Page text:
1. Just shows that scientific experiments can be conducted with a minimum of resources — and lots of creativity & pragmatism.

Zombie Infection Simulation

The “Zombie Infection Simulation”: would normally go in the sideblog, but it’s just so cute that I had to put it here instead. Go play with it.

(There’s a version where the humans fight back, which seems just as inevitable but leaves lots of dead bodies lying around :-)

posted at 11:29 am on Thursday, August 28, 2003 in Odd | Comments (1)
  1. Paul says:

    Cute little simulation, interesting dynamics of infection.


This is a stellar practical joke

posted at 4:36 pm on Wednesday, July 16, 2003 in Odd | Comments Off on Hair


Evil image

Mark Pilgrim is evil. (or is that E-Ville?)

My eyes hurt.

posted at 3:15 pm on Wednesday, May 07, 2003 in Odd | Comments Off on Matchmaker

The Monty Hall ‘Paradox’

“The Blog of Jvstin”: → “Ones and Zeros”: → “Nail Tinted Glasses”: → “Dean’s World”:

The Monty Hall problem is simple:

bq. You find yourself on a game show called “Let’s Make A Deal.” The game is very simple. There are three doors: door #1, door #2, and door #3. Behind one door is a million dollars. The other two doors contain worthless joke prizes. All you have to do is pick which door you want to open, and you get whatever is behind it. But you only get to open one door. By simple math, then, you obviously have a 1 in 3 chance of picking the correct door and becoming an instant millionaire.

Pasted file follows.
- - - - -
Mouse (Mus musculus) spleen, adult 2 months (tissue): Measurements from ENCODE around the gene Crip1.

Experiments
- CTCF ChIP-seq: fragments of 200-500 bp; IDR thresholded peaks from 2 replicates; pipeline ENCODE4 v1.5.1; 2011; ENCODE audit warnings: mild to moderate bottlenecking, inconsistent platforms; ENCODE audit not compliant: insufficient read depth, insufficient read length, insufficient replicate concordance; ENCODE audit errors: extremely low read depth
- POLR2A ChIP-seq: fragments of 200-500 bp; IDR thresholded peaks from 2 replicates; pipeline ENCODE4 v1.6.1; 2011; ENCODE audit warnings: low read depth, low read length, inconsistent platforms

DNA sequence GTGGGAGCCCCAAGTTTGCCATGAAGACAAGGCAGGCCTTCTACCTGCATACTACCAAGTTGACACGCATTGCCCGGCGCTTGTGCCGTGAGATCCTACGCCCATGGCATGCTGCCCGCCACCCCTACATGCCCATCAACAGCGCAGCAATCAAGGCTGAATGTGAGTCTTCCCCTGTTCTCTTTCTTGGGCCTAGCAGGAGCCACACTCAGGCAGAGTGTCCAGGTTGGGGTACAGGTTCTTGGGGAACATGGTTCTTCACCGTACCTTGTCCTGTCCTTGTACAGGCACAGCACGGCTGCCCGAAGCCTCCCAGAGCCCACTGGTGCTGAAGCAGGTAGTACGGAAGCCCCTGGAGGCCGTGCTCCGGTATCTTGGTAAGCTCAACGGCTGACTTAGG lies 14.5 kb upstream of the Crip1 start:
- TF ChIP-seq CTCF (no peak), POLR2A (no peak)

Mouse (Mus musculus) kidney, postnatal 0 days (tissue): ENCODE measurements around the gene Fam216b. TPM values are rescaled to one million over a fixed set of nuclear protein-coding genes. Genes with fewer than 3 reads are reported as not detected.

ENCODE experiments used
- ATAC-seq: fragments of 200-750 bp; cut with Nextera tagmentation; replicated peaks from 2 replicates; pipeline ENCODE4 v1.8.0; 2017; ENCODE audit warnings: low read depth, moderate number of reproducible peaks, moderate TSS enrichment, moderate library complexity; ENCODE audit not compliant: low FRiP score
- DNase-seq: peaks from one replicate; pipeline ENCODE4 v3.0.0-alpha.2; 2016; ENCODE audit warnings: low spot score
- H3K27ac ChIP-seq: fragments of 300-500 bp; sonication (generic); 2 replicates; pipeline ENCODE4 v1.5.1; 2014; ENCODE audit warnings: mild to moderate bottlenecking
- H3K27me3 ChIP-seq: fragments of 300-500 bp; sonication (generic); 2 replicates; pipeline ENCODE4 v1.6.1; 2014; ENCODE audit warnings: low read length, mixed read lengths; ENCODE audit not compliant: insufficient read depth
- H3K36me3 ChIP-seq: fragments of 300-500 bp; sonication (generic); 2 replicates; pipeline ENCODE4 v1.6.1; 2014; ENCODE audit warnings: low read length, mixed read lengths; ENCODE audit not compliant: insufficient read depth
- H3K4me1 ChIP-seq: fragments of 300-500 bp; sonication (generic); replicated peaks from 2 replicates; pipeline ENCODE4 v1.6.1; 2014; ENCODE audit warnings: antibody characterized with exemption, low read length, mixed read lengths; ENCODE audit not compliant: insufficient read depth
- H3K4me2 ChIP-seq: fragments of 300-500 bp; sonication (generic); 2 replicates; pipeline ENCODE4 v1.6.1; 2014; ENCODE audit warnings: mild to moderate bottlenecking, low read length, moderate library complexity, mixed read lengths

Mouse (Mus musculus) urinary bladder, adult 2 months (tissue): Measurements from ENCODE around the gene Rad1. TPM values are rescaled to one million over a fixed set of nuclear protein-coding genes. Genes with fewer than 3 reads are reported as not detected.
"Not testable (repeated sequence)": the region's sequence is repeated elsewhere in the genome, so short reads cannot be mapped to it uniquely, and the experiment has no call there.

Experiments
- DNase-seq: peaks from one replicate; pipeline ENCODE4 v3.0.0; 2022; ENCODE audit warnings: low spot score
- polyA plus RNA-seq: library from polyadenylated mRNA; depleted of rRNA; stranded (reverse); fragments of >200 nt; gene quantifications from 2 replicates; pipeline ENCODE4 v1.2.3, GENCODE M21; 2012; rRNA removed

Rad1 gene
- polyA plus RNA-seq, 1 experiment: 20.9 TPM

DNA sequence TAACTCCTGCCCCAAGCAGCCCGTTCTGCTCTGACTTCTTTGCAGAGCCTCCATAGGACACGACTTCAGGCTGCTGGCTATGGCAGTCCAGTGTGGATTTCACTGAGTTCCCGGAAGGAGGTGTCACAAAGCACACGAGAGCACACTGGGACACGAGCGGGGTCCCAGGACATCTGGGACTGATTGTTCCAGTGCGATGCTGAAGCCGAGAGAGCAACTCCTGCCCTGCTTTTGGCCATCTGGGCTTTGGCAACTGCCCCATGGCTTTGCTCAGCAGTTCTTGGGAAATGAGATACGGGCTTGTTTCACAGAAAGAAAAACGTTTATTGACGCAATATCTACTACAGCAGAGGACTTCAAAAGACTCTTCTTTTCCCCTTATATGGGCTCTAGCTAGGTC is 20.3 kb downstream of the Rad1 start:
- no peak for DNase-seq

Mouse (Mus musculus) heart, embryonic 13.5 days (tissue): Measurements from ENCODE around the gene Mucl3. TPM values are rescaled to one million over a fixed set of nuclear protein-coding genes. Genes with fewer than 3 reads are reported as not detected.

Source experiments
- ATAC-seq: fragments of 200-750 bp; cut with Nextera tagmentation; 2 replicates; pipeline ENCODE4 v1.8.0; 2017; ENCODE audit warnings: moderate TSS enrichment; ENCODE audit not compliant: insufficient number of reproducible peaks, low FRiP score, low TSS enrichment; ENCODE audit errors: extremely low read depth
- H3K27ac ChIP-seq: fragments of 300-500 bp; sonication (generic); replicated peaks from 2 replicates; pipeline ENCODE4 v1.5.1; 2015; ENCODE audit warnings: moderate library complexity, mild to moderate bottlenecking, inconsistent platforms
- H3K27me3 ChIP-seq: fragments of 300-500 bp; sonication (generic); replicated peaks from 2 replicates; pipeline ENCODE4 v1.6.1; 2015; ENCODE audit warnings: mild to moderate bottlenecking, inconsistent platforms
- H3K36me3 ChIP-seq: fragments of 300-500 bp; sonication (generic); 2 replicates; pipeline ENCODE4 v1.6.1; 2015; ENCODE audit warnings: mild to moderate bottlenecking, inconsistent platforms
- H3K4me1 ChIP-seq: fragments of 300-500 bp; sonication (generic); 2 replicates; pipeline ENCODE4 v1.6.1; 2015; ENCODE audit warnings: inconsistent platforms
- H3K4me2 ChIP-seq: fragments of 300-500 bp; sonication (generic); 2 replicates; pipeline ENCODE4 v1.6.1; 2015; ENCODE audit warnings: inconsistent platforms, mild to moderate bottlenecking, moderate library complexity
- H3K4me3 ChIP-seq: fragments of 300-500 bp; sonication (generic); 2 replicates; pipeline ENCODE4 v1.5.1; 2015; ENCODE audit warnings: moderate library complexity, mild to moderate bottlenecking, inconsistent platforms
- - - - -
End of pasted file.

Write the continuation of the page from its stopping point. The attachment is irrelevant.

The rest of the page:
bq. You pick a door. As soon as you tell Monty (the gameshow host) what door you want to open, he stops and says, “Okay, you’ve made your choice. Now, I’m going to do what we always do here on this game. I’m going to open one of the other two doors for you that I know has a booby prize.” And he does so. Then he asks, “Okay, now, would you like to stay with your original guess, or would you like to switch to the other door that’s still closed? You only get one shot, so do you want to stay with your original choice, or switch?”

bq. Here’s the question: is there any compelling reason to switch doors?

The answer is surprising!

posted at 1:39 pm on Thursday, April 10, 2003 in Odd | Comments (9)
  1. Reid Ellis says:

    I just think of it this way: the first choice you made had a 33% chance of being correct. Switching to the other door increases your chance to 50%. Pretty simple, really.

  2. Claudia says:

    You can look at it a much simpler way.

    Suppose you chose door one. Monty opens door three and there is a goat. So you swap to door two. YOU WIN!!!

    Suppose you choose door two. Monty opens door three. You swap and YOU LOSE!!!!

    Suppose you chose door three. Monty opens door one you swap and YOU WIN!

    These are the only possible senarios and in 2 of them you win.